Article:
On the hottest days of the summer, here are seven ways to beat the heat in Central Oregon.
Central Oregon is known for its almost unnaturally cool summer evenings, but the days are another story. Come July and August, the High Desert begins to live up to its name. If you don’t have air conditioning, it can be tough to beat the heat. (And who wants to sit inside, anyhow?) Thankfully, our wealth of rivers, streams, reservoirs and high alpine lakes offer boundless opportunities to soak, splash and even surf.
Hit the Lakes
Dozens of lakes are scattered across Central Oregon, and are popular hangouts on hot summer days. At a lower elevation than other alpine lakes, Suttle Lake is perfect for swimming. Just up the hill is tiny Scout Lake, which is typically brimming with floaties because its small size means warm water (for high lake standards). Off Cascade Lakes Highway, Elk Lake has a large beach area with views of Mt. Bachelor to boot. Further down the road you’ll find Cultus Lake and the charming, old school Cultus Lake Resort. Keep driving and hit Wickiup and Crane Prairie reservoirs, popular spots for camping, swimming and fishing. You can also get away from the crowds by hiking to a lake. Lucky Lake is only a short hike from Cascade Lakes Highway. Park at the Senoj Lake Trailhead and hike just over a mile to reach the lake, and solitude.
Relax Poolside at Sunriver SHARC
Indoor and outdoor pools and a disc golf course make SHARC (Sunriver Homeowners’ Aquatic & Recreation Center) a fun place for families to spend an afternoon, or a day, and are easy ways to cool off in the heat. You can buy passes for the day, or get a multi-day pass for a deal. When you’re ready for a break, check out some of the great food options that families will enjoy, such as Sunriver Brewing or Blondie’s Pizzeria.
Float the River
Floating the Deschutes River is almost a rite of passage in Bend. On hot days, you’ll see crowds of people on the water. If you don’t have your own floatie, you can rent one at Riverbend Park, where you begin the float. Skirt the dam in the newly revamped safe passage adjacent to the Whitewater Park before the final stretch down a calm bend in the river brings you to Drake Park. There’s a shuttle you can ride back to Riverbend Park for a small fee. There are also a few rules about life jackets, alcohol and what you can float on, so look for signs at Riverbend Park to be in the know.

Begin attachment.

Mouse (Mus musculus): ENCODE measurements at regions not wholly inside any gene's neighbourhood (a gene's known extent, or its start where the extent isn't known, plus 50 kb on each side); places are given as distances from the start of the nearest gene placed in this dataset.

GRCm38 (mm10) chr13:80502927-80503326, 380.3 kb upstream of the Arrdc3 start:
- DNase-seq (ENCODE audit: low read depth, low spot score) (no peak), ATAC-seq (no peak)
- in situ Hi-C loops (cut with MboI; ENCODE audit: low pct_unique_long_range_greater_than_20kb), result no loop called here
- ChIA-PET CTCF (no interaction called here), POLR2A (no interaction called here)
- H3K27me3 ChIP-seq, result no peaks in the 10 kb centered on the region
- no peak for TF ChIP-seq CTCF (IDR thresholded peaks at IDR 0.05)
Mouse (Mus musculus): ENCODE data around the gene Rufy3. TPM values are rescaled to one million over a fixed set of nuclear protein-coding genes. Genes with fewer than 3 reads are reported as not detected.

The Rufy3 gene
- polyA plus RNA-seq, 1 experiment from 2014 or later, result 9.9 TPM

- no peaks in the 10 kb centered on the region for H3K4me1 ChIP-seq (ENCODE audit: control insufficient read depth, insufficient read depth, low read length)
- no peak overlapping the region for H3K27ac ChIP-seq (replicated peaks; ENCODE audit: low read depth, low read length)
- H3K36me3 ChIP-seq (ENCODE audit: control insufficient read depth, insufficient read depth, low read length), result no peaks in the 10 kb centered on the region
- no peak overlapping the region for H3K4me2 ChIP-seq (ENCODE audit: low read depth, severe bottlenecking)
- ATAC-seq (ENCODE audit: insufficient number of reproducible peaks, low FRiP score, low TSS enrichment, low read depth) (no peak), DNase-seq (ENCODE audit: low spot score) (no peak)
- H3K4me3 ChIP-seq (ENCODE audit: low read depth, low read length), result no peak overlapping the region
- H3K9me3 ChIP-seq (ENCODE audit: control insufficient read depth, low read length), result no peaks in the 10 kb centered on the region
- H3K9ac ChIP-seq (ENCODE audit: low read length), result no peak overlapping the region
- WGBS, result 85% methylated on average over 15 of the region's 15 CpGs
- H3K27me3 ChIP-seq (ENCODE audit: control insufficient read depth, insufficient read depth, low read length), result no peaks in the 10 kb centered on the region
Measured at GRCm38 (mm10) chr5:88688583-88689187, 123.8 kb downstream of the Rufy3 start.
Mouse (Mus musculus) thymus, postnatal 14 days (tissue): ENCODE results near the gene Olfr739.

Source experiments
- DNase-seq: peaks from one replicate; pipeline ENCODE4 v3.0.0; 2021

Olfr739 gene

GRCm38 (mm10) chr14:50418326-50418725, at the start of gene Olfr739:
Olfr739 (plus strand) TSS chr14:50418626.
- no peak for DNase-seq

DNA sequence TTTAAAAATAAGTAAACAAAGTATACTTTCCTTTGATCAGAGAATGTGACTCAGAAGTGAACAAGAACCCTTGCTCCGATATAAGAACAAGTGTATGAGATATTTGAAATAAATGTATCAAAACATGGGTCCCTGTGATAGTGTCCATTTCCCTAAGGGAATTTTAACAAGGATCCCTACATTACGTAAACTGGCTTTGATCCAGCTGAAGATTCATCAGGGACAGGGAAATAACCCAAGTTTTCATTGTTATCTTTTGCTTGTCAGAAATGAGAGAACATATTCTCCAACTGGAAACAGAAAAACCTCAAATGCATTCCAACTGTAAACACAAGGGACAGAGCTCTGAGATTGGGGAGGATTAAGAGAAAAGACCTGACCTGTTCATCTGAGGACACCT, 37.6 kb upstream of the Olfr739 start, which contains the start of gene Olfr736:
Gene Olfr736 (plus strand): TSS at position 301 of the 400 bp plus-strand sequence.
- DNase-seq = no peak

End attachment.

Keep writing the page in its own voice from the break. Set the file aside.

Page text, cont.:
If you don’t want to battle the throngs in Bend, there are a couple of other options within a short drive that allow you to escape the crowds. Tumalo State Park offers access to a lazy float on the Middle Deschutes River that meanders past downtown Tumalo and offers a great excuse to hit The Bite, Tumalo’s cozy food cart pod. If you’re willing to venture south, the Sunriver area offers access to several floats on the upper Deschutes river and a chance for an apres float beer and appetizers in Sunriver.
When an urban innertube float isn’t enough adventure, book a raft trip on the Deschutes River. These guided day trips are unforgettable, and take you to parts of the river you can only see by raft. Seventh Mountain Resort, Sun Country Tours and Ouzel Outfitters are based in Bend. In Maupin, a hub for whitewater rafting less than two hours north of Bend, you can book trips with All Star Rafting, High Desert River Outfitters, Imperial River Company, Sage Canyon River Company, Deschutes River Adventures and River Drifters and spend a day rafting with the experts.
Find a Waterfall
Central Oregon has no shortage of waterfalls. Most are accessible and have close-in parking and paved pathways to viewpoints, where you can cool off with the mist from the falls and hike along the water. Close to Bend, Tumalo Falls is one the most popular and photographed viewpoints in the region. After you take in the ninety-seven-foot falls from a couple viewpoints, you can extend the adventure into a hike. Dillon Falls and Benham Falls are a little farther from town. The hiking trail that leads to both falls is easy for families. Paulina Falls is probably the least trafficked of the bunch. The falls is about eighty feet tall and is inside the Newberry National Volcanic Monument.
Jump off the cliffs at Steelhead Falls
Speaking of waterfalls, on the hottest days of the summer, jumping off the twenty-foot cliffs at Steelhead Falls into the cold water is one of the most refreshing and adrenaline-pumping experiences in the region. Jump feet first into the water (do not dive) and consider climbing down the cliffs to test the water first. There’s also no shame in wearing a life jacket, which will help you get back to the surface of the water more quickly. Wear water shoes to help you with the climb back up the cliffs.
Catch a Wave
Bend’s whitewater park offers locals and visitors a chance to catch a surfable wave without leaving town. Hardcore surfers and kayakers can be found playing on the standing waves at the Colorado bridge almost anytime of year. Come summer, the series of curling whitewater drops draws kayakers, surfers and boogie boarders in droves. If surfing isn’t your thing, you can watch the thrills and spills as they unfold from the nearby footbridge where spectators gather for photo ops and the occasional catcall.